Drama or melodrama? Perceptions and definitions of television news by Chilean editors

TitleDrama or melodrama? Perceptions and definitions of television news by Chilean editors
Publication TypeConference Paper
Author(s)Mujica, C., and I. Bachmann
Affiliation (1st Author)Pontificia Universidad Catolica de Chile
Section or WGJournalism Research and Education Section
DateSat 29 June
Slot CodeJRE S1b
Slot Code (Keyword)JRE S1b
Time of Session9:00-10:30
Session TitleCreative Destruction & Media Hostility: Painful Professional Realities Theme III: Professional Journalism
Submission ID5674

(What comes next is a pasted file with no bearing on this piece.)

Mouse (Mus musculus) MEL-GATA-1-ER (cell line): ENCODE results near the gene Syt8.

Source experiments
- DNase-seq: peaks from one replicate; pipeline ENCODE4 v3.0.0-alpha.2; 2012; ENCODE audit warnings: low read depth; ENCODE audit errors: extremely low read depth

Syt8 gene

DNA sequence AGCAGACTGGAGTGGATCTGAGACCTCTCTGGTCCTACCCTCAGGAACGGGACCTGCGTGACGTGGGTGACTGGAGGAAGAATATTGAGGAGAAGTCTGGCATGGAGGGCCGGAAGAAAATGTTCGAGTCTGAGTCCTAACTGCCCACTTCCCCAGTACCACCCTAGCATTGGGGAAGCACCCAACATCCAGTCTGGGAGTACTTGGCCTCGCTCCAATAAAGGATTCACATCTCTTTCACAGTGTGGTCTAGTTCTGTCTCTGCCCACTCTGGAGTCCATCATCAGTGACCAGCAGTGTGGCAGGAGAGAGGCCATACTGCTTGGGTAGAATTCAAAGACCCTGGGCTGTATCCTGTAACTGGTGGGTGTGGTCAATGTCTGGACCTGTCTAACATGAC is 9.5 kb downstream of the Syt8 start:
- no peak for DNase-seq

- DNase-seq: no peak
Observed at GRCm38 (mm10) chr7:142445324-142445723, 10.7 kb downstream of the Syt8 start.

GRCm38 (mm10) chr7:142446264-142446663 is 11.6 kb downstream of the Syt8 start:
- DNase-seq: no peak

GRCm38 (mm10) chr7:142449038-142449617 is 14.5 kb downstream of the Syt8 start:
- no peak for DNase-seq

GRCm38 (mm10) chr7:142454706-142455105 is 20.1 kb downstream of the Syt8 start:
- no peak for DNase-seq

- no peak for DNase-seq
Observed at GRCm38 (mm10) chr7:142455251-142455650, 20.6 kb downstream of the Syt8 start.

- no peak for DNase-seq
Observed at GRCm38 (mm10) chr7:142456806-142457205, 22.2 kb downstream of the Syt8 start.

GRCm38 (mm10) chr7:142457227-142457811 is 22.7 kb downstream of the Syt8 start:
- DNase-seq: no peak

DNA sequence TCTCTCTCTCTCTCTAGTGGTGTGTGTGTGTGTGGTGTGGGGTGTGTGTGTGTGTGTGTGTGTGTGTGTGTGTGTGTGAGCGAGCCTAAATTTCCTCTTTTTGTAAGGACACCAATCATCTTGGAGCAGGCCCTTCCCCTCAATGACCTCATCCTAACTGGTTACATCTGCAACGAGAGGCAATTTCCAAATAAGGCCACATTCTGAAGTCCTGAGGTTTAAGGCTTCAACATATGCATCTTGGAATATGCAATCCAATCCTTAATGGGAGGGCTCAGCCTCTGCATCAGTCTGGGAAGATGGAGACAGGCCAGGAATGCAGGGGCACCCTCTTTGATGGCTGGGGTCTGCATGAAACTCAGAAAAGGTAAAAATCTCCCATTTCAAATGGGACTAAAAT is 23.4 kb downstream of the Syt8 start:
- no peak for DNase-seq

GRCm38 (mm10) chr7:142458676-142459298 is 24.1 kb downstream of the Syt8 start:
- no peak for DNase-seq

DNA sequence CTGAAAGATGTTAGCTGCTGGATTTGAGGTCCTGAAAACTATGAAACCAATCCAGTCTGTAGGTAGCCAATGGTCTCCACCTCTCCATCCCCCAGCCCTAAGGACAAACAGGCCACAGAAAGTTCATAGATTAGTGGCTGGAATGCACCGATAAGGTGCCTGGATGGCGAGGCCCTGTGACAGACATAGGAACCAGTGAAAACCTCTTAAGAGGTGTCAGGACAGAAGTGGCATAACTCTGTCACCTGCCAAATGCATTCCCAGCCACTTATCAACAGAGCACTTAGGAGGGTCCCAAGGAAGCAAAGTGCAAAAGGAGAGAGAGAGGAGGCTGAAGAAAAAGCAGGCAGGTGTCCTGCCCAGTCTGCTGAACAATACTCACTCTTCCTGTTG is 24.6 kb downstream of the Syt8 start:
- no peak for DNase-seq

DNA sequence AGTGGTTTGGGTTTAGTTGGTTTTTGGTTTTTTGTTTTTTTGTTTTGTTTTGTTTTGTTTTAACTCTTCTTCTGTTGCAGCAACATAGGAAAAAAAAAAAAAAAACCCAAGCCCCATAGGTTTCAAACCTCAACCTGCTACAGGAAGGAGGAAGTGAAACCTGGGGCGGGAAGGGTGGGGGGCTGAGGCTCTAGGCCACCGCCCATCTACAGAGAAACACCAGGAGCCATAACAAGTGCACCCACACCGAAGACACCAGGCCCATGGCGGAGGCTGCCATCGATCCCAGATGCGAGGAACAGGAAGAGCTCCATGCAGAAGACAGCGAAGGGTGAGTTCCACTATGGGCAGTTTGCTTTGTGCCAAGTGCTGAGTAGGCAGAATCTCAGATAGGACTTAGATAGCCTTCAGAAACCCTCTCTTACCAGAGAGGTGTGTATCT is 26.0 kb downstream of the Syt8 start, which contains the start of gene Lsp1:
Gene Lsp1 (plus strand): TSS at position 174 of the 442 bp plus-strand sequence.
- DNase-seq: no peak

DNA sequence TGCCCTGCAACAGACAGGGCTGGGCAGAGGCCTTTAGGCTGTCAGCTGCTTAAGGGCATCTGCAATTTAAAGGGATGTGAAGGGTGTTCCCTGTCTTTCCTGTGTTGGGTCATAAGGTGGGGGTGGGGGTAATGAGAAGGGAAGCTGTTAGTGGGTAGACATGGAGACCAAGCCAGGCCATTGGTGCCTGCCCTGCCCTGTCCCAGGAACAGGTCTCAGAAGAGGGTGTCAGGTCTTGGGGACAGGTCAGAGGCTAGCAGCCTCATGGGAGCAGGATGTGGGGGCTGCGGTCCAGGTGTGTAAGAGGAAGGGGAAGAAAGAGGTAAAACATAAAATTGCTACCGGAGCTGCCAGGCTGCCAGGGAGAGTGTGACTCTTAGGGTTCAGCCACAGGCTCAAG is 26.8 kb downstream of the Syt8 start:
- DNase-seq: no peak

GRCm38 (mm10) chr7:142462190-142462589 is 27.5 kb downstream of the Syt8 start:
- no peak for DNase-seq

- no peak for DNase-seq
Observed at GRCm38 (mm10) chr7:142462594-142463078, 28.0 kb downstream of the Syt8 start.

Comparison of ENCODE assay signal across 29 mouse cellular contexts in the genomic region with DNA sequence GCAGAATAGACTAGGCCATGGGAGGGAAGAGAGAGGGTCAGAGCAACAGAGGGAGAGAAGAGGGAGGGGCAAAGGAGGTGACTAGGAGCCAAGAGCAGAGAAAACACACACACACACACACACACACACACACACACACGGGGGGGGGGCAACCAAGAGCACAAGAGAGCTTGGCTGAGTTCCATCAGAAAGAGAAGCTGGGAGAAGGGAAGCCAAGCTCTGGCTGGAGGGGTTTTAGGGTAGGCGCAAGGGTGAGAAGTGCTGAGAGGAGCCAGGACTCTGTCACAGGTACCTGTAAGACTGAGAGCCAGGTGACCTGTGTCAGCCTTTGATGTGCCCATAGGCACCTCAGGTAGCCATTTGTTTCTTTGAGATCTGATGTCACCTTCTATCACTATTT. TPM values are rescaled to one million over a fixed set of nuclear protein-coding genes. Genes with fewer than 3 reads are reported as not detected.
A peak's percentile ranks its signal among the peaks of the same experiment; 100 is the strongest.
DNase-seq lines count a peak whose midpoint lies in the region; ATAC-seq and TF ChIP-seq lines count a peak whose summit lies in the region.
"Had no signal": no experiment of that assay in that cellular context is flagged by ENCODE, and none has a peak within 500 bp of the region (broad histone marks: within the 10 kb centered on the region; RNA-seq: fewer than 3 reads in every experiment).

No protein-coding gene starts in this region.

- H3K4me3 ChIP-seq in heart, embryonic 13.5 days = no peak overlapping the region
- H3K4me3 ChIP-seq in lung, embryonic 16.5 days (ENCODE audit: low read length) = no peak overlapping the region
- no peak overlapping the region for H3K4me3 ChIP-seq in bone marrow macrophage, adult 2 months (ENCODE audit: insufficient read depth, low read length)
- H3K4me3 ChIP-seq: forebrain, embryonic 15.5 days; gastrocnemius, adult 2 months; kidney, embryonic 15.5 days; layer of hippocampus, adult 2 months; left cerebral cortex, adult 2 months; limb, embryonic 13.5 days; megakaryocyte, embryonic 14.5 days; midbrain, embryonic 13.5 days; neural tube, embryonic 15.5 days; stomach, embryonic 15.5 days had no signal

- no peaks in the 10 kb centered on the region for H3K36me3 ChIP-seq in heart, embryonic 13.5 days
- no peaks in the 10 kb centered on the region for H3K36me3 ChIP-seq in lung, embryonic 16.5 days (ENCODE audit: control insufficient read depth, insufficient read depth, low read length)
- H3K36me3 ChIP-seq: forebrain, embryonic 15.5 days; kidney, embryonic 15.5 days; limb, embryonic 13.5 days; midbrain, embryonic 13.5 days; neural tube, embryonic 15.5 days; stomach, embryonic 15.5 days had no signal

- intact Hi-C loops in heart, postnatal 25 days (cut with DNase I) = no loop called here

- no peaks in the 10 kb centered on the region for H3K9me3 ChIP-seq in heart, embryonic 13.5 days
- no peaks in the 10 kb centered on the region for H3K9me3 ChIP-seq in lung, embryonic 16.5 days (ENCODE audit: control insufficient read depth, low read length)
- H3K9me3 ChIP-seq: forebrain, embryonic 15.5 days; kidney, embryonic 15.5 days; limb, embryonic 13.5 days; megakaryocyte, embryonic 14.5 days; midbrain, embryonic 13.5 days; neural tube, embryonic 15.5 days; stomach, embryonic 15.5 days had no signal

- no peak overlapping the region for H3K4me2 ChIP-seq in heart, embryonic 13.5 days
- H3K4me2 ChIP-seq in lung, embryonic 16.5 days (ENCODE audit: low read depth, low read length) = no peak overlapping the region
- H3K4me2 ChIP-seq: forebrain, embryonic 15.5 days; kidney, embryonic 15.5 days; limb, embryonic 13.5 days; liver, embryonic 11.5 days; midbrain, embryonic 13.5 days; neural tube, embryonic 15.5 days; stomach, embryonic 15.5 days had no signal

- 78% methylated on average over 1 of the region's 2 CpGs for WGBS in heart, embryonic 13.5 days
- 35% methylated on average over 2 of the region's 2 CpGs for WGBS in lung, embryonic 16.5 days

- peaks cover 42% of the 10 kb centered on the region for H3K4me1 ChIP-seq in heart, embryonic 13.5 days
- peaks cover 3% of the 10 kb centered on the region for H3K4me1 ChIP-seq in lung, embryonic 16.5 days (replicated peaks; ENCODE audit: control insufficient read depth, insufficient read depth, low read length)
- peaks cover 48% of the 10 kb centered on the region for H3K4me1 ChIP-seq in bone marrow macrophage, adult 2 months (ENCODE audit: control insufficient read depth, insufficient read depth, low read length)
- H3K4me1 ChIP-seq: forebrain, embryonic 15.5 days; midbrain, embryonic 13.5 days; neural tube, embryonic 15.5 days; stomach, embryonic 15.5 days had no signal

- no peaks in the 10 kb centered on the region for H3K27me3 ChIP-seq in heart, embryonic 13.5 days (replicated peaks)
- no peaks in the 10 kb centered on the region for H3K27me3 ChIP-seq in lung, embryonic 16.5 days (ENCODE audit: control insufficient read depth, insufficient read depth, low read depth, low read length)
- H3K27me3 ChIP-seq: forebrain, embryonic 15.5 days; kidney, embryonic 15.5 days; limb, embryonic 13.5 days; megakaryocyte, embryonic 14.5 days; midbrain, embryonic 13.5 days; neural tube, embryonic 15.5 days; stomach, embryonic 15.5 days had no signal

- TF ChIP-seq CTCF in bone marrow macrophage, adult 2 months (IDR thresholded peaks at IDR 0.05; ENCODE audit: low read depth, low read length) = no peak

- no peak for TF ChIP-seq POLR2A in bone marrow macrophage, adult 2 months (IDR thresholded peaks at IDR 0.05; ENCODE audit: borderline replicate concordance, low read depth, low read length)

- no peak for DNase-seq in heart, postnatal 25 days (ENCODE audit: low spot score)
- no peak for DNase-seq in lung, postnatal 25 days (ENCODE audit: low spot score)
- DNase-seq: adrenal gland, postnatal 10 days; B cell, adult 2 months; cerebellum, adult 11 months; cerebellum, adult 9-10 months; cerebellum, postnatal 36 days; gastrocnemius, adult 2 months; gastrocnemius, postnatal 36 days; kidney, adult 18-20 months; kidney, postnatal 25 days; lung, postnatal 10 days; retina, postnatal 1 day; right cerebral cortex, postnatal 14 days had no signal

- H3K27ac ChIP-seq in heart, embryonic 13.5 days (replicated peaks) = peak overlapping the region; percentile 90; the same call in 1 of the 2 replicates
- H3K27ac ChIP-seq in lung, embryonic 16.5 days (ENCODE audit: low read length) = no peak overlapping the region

Several studies have addressed drama and emotion’s role in television news. However, for all the appraisals of the emotional appeal of audiovisual messages, there is an important line if inquiry that condemns the use –or abuse– of these features in television news, often regarding drama and emotion as opposed to quality journalism, and linking them to infotainment, tabloidization, and melodrama. Such approaches ignore the cultural resonance of melodrama in regions like Latin America, and the discussion about it in the Latin American theoretical tradition. They also pay little attention to newsworkers’ perceptions about dramatic news events and theirmelodramatic treatment. Yet the literature shows that news content presentation depends to a great extent on standardized forms of news production, editorial decision-making, management characteristics, and property structure. Based on in-depth interviews with 14 news editors from four over-the-air networks in Chile, conducted in July and August 2012, this study explores what television journalists make of TV news storytelling and how they understand melodrama’s role in their newscasts. Interviewees were responsible for the main newscasts in Televisión Nacional,  a publicly-owned network, funded through advertisement; Canal 13, which belonged to the Catholic University —and assumed public service functions— until 2010, when it went on to be controlled by privates ; and MEGA and Chilevisión (CHV), two commercial networks. Findings reveal a common perception among Chilean editors of audiovisual language as inherently dramatic —emotional and close. This was positively framed as a “potential” of television news that let viewers relate empathically to news events. Rather than detrimental to informing about socially relevant events, it was perceived as complementary to that social mandate. Emotionalization and personalization were seen as a key communicative potential of television journalism. Emotion was described as an inextricable part of reality, and thus its reporting and portrayal was considered necessary for an accurate coverage of events. Most interviewees considered “regular people’s stories” as a way to engage their audiences with significant issues and to  explain abstract elements otherwise too distant to viewers. They also deemed necessary the use of audiovisual rhetorical procedures to inform about emotions and to attract audiences’ attention. For instance, interviewees spoke about including close-ups of faces that “say it all,” the repetition of “emotional images to captivate the audience” showcased by the use of  slow motion. Melodrama was negatively framed as an excess of emotion that supersedes the rational core of information. None of the interviewees described their work as melodramatic. That said, editors from commercial stations saw the line of what was acceptable as more flexible, accepting higher levels of emotionalization, whereas the editors from public service networks considered themselves as having a more detached audiovisual language. These findings suggest that for these editors, the problem (or prejudice) is in the label “melodrama” and not in using techniques that past literature has defined as melodramatic. This also highlights the importance of expanding this line of inquiry, and the current literature on television news features by considering the Latin American conceptualizations of melodrama.

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